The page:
As AFGE Racks Up Wins Under Biden, New Members Eager to Join

Categories: The Insider, Organizing

AFGE Local 1224 representing 3,300 employees at Veterans Affairs hospital and clinics in Las Vegas is one of the best performing locals in the federation when it comes to organizing. It managed to organize 516 new members under a hostile administration in 2019 with a net gain of 176. 

But according to Local President Linda Ward Smith, the local didn’t even have an organizing goal under the previous administration. Things were so bad it was operating on survival mode. With a friendlier administration, however, the mood has completely changed. The local has now set a recruiting goal of 20 new members a month and is on track to surpass it.  

“It was troubling times for me. I was trying to keep my head above water as best I could,” she said. “Now I can breathe a sigh of relief. I’m mentally focusing on organizing and retaining my members. We signed up 30 people last month and will probably do 30 this month. So we are more focused again I think.”   

Employees noticed the change too. With repeated attacks on their union rights by the previous administration, workers were sometimes scared to join the union. With AFGE’s big wins in getting Biden to sign executive orders in his first days in office restoring their workplace rights, feds are more eager to join the 1,850 members-strong local now.  

“I have members coming to me wanting to join because they feel like the union can protect them again,” Ward Smith explained. “They saw our struggles under the previous administration and felt we couldn’t help them. With our big wins, it’s like they’ve come back to life and are energized.”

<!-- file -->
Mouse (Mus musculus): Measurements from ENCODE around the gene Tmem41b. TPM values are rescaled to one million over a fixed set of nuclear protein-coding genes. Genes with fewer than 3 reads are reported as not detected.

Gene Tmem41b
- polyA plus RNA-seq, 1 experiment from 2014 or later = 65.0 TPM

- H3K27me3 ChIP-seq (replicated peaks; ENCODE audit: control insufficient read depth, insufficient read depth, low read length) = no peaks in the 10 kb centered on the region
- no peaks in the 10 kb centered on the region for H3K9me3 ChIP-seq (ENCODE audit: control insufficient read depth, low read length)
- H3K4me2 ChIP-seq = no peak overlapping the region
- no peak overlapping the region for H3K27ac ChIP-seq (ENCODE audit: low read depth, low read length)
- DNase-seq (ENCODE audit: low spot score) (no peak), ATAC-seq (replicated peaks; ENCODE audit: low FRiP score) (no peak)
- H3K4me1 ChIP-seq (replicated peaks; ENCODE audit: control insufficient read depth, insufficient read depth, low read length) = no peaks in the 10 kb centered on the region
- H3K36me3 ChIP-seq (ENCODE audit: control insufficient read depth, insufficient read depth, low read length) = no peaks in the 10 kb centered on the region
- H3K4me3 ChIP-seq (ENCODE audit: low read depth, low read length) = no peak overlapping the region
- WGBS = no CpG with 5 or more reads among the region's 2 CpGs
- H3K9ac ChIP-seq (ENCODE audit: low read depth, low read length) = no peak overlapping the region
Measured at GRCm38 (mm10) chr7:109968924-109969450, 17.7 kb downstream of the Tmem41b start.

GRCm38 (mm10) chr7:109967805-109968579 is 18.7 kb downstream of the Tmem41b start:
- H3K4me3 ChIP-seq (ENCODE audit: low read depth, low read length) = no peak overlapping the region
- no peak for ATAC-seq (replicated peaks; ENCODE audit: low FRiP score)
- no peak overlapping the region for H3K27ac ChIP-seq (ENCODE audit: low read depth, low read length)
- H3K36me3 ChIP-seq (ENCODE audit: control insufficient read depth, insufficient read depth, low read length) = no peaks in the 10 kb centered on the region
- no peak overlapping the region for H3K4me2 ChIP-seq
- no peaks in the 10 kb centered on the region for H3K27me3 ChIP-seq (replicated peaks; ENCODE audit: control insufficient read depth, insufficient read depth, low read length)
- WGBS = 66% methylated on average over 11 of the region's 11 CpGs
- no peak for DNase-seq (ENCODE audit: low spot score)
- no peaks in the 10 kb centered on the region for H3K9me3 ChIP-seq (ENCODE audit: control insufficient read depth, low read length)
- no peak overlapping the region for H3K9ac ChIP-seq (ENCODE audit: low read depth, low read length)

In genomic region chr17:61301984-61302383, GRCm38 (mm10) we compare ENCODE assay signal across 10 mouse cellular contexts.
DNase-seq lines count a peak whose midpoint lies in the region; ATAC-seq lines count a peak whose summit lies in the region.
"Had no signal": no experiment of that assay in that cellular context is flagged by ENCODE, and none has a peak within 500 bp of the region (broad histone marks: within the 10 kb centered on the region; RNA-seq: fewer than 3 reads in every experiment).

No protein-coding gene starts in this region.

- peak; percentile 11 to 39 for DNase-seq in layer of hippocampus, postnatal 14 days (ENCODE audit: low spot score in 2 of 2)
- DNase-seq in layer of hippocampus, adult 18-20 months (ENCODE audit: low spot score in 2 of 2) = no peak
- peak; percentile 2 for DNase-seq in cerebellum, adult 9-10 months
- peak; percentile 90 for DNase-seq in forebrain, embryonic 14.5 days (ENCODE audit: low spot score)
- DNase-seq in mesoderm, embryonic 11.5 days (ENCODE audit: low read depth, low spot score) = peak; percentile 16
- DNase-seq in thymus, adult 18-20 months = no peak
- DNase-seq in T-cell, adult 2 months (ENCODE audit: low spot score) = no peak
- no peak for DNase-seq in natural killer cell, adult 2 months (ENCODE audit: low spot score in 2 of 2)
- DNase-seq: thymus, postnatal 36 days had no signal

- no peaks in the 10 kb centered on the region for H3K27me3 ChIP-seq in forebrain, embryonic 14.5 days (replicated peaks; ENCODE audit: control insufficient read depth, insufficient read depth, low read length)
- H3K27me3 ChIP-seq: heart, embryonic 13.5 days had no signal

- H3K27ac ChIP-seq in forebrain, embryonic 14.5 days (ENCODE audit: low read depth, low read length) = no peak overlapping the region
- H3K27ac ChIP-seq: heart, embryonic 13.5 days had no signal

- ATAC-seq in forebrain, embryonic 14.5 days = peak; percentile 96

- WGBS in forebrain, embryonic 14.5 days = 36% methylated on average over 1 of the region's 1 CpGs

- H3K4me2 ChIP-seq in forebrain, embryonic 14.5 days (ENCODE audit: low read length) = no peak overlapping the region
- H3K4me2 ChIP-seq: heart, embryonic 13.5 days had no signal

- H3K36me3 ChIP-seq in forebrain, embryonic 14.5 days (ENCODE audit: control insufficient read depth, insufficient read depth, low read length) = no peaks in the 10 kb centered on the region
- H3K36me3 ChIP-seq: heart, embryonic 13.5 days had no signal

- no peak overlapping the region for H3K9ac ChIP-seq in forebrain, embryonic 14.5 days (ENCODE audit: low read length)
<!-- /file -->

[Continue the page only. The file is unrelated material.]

Local 1924 representing U.S. Citizenship and Immigration Services (USCIS) in the Washington, D.C. area is equally energized. Michael Knowles, the local president, learned that with the previous administration’s attack on the federal workforce and unions the past four years, it was hard to run a local, let alone a big one.   

Employee morale was at an all-time low and people were afraid to voice dissent. Even though the local did not lose its office, severe restrictions were placed on the amount of time union representatives could use. This forced Knowles and the Local 1924 team to use lots of personal leave and off-duty time to help members with their workplace issues.  

Despite these challenges, Local 1924 persisted -- always organizing around issues that employees really care about. Last year when USCIS employees faced massive furloughs, the local seized the opportunity to recruit and mobilize members. Its weekly Happy Hour on Zoom attracted 100-300 people eager to hear the latest news about issues that were going to directly affect their lives. As a result, many members and their families felt empowered to join and support AFGE's successful campaign to defeat the furlough and save their jobs.  

This year, Knowles is more optimistic than ever about the opportunity to build a stronger, more effective union.   

“The new administration's support for federal workers and organized labor has renewed hope in our workforce, and we believe they will become more active in the union now, without fear of retaliation,” Knowles said. “With this renewed hope, employees see the union as their voice and their vehicle for helping our country to ‘build back better.’"    

With a friendlier administration, Local 1924 didn’t waste any time in setting a new goal. It wants to recruit 400 more members in the next 12 months. The local currently has about 750 members.   

“I am optimistic because the previous administration's attacks on federal employees and their unions opened the eyes of many people as to why they needed the union to protect their rights,” Knowles explained. “They saw how Local 1924 did that -- especially our public opposition to the previous administration's harmful policies towards refugees and legal immigrants, and our effective advocacy for USCIS employees who were threatened by catastrophic furlough in the midst of the pandemic.”  


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